Above and many others in articles from 6 to 17, have articulated what we normally call civil rights. Do we have them in our countries? This is something we should ponder in ‘celebrating’ the Human Rights Day.
Political rights may be more important today in all countries because of trends towards authoritarianism. While ‘everyone has the right to freedom of thought, conscience and religion’ in equality and without discrimination, ‘everyone also has the right to freedom of opinion and expression.’ This right includes ‘freedom to hold opinions without interference and to seek, receive and impart information and ideas through any media and regardless of frontiers.’
Freedom of the media, journalists, publications, research, and teaching are cornerstones of freedom of opinion. In politically active sphere, ‘everyone has the right to freedom of peaceful assembly and association.’ This includes the right to form trade unions, political parties, oppositions, and civil society organizations.
For a democratic political system, Article 21 can be considered most important. The meaning of ‘everyone has the right to take part in the government of his/her country, directly and/or through freely chosen representatives’ is far reaching although not understood or explained properly. This right is not limited to election time, but all times and the public authorities are duty bound to listen and seek public opinion on all important issues. The principle that ‘everyone has the right of equal access to public service in his/her country’ which appears in the same article has relevance in Sri Lanka today where the public service is ostracized and castigated due to its so-called failure to produce profits!
The concept of ‘sovereignty of the people’ has come to our constitution from the same article which further says, ‘the will of the people shall be the basis of the authority of government. This will/shall be expressed in periodic and genuine elections which shall be by universal and equal suffrage and shall be held by secret vote or by equivalent free voting procedures.’
Economic and Social Rights
Everyone, as a member of society, has the right to social security. That is the basis of economic, social, and cultural rights. ‘Economic, social, and cultural rights are indispensable for his/her dignity and the free development of his/her personality.’ That is what the Declaration says in Article 22.
Although in liberal democratic countries many civil and political rights are safeguarded, economic and social rights are lagging-behind except in countries where welfare policies or social democracy prevails. It is naturally difficult in developing countries to fulfil economic and social rights except through international cooperation. However, international cooperation for the ‘right to development’ is largely neglected by Western countries and multilateral organizations today. UN might be the only hope for the countries with poverty, malnutrition, health issues, vast unemployment, and large income gaps.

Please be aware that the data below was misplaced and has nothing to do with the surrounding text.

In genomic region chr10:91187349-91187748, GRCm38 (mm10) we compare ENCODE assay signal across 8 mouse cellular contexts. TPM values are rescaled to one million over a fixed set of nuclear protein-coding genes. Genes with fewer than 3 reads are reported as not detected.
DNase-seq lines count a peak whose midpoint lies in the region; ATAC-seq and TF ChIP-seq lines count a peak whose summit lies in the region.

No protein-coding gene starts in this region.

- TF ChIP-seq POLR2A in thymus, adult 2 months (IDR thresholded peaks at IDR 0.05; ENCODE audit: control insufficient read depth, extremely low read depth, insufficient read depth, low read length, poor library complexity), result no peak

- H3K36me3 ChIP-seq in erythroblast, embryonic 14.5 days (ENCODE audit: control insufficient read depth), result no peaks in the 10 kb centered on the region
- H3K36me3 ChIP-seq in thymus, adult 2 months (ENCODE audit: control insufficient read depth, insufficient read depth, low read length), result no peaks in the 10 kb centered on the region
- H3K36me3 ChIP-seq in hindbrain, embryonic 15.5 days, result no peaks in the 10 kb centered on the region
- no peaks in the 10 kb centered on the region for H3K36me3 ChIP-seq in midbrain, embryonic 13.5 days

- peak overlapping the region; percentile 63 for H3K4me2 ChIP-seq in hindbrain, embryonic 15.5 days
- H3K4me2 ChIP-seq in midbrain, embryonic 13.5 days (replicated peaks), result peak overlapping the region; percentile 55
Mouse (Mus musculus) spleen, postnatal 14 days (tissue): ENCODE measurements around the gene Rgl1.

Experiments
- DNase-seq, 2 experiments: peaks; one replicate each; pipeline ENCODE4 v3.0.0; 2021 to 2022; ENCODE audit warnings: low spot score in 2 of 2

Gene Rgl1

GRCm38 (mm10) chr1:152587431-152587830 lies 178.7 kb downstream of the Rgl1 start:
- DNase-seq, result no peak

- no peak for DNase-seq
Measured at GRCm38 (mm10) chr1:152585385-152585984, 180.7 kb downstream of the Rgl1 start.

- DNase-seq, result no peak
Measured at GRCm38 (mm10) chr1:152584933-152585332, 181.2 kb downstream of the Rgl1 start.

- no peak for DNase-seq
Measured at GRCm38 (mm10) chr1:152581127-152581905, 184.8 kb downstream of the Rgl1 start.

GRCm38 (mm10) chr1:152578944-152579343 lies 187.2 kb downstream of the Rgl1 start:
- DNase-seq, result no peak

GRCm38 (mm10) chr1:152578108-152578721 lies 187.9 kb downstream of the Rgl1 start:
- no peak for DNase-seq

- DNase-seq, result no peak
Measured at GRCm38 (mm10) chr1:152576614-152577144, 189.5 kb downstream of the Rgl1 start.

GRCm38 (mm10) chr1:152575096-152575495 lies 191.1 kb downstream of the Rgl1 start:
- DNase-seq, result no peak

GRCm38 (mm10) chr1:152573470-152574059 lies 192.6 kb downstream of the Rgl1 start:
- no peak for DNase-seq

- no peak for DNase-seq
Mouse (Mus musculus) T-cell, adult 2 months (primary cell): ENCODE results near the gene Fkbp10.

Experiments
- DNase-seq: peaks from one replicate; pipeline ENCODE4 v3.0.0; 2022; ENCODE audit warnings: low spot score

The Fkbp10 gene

Right to employment is the crucial requirement in poor countries. If this is not supplied in the private sector, the State should come forward and supply them through public sector. This has been the policy in Sri Lanka in the past but threatened on various grounds at present.
The Declaration says, ‘Everyone has the right to work, to free choice of employment, to just and favorable conditions of work and to protection against unemployment.’ Everyone has the right to equal pay for equal work without any discrimination. This is also not fulfilled in Sri Lanka especially in the case of women and the estate workers. The full range of economic rights have never been achieved in Sri Lanka or in almost other countries. The following article is the basic criteria.
‘Everyone has the right to a standard of living adequate for the health and well-being of himself and of his family, including food, clothing, housing and medical care and necessary social services, and the right to security in the event of unemployment, sickness, disability, widowhood, old age or other lack of livelihood in circumstances beyond his control.’
The above quick description of the Universal Declaration shows that human rights are still a pending struggle, particularly in the economic and social sphere. All progressive political parties should embrace human rights in their policies and programs without confining themselves to changing one government against the other. Change of governments are necessary but with a perspective of establishing and reinstating a broad range of human rights in a progressive manner mobilizing people through awareness, education, and action.